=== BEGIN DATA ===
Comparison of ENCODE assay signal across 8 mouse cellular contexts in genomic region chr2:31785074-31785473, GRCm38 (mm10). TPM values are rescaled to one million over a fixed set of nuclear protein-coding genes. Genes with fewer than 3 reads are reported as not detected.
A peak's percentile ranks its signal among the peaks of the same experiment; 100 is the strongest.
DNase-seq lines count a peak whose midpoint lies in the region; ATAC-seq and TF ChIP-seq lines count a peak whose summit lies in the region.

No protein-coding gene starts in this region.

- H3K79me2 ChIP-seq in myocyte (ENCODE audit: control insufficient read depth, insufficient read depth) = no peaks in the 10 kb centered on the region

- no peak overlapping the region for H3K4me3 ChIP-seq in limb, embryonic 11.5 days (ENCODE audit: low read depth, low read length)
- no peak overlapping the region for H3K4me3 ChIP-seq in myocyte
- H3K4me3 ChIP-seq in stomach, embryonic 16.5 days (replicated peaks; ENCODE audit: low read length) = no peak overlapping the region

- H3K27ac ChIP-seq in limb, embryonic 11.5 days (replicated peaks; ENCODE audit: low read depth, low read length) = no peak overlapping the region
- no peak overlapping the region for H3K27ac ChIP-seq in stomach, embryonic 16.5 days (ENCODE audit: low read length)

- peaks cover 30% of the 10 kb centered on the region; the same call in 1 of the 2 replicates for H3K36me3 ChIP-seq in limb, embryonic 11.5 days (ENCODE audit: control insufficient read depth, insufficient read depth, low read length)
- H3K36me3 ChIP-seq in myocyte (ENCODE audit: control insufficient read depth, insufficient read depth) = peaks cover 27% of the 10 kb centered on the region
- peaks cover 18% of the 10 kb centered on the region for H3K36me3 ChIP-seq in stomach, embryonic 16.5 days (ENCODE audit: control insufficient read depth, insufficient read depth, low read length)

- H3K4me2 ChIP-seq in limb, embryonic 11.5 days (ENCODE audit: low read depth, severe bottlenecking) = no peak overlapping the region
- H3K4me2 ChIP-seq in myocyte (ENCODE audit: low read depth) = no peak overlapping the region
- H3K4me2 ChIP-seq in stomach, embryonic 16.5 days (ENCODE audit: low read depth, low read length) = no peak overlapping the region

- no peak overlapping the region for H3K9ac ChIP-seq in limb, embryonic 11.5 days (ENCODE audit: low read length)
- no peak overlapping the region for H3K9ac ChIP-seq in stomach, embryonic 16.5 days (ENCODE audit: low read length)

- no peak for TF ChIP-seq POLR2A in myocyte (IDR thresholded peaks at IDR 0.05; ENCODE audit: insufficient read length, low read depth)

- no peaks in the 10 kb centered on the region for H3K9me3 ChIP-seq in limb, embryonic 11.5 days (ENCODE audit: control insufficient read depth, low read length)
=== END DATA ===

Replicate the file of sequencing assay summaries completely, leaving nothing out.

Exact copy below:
Comparison of ENCODE assay signal across 8 mouse cellular contexts in genomic region chr2:31785074-31785473, GRCm38 (mm10). TPM values are rescaled to one million over a fixed set of nuclear protein-coding genes. Genes with fewer than 3 reads are reported as not detected.
A peak's percentile ranks its signal among the peaks of the same experiment; 100 is the strongest.
DNase-seq lines count a peak whose midpoint lies in the region; ATAC-seq and TF ChIP-seq lines count a peak whose summit lies in the region.

No protein-coding gene starts in this region.

- H3K79me2 ChIP-seq in myocyte (ENCODE audit: control insufficient read depth, insufficient read depth) = no peaks in the 10 kb centered on the region

- no peak overlapping the region for H3K4me3 ChIP-seq in limb, embryonic 11.5 days (ENCODE audit: low read depth, low read length)
- no peak overlapping the region for H3K4me3 ChIP-seq in myocyte
- H3K4me3 ChIP-seq in stomach, embryonic 16.5 days (replicated peaks; ENCODE audit: low read length) = no peak overlapping the region

- H3K27ac ChIP-seq in limb, embryonic 11.5 days (replicated peaks; ENCODE audit: low read depth, low read length) = no peak overlapping the region
- no peak overlapping the region for H3K27ac ChIP-seq in stomach, embryonic 16.5 days (ENCODE audit: low read length)

- peaks cover 30% of the 10 kb centered on the region; the same call in 1 of the 2 replicates for H3K36me3 ChIP-seq in limb, embryonic 11.5 days (ENCODE audit: control insufficient read depth, insufficient read depth, low read length)
- H3K36me3 ChIP-seq in myocyte (ENCODE audit: control insufficient read depth, insufficient read depth) = peaks cover 27% of the 10 kb centered on the region
- peaks cover 18% of the 10 kb centered on the region for H3K36me3 ChIP-seq in stomach, embryonic 16.5 days (ENCODE audit: control insufficient read depth, insufficient read depth, low read length)

- H3K4me2 ChIP-seq in limb, embryonic 11.5 days (ENCODE audit: low read depth, severe bottlenecking) = no peak overlapping the region
- H3K4me2 ChIP-seq in myocyte (ENCODE audit: low read depth) = no peak overlapping the region
- H3K4me2 ChIP-seq in stomach, embryonic 16.5 days (ENCODE audit: low read depth, low read length) = no peak overlapping the region

- no peak overlapping the region for H3K9ac ChIP-seq in limb, embryonic 11.5 days (ENCODE audit: low read length)
- no peak overlapping the region for H3K9ac ChIP-seq in stomach, embryonic 16.5 days (ENCODE audit: low read length)

- no peak for TF ChIP-seq POLR2A in myocyte (IDR thresholded peaks at IDR 0.05; ENCODE audit: insufficient read length, low read depth)

- no peaks in the 10 kb centered on the region for H3K9me3 ChIP-seq in limb, embryonic 11.5 days (ENCODE audit: control insufficient read depth, low read length)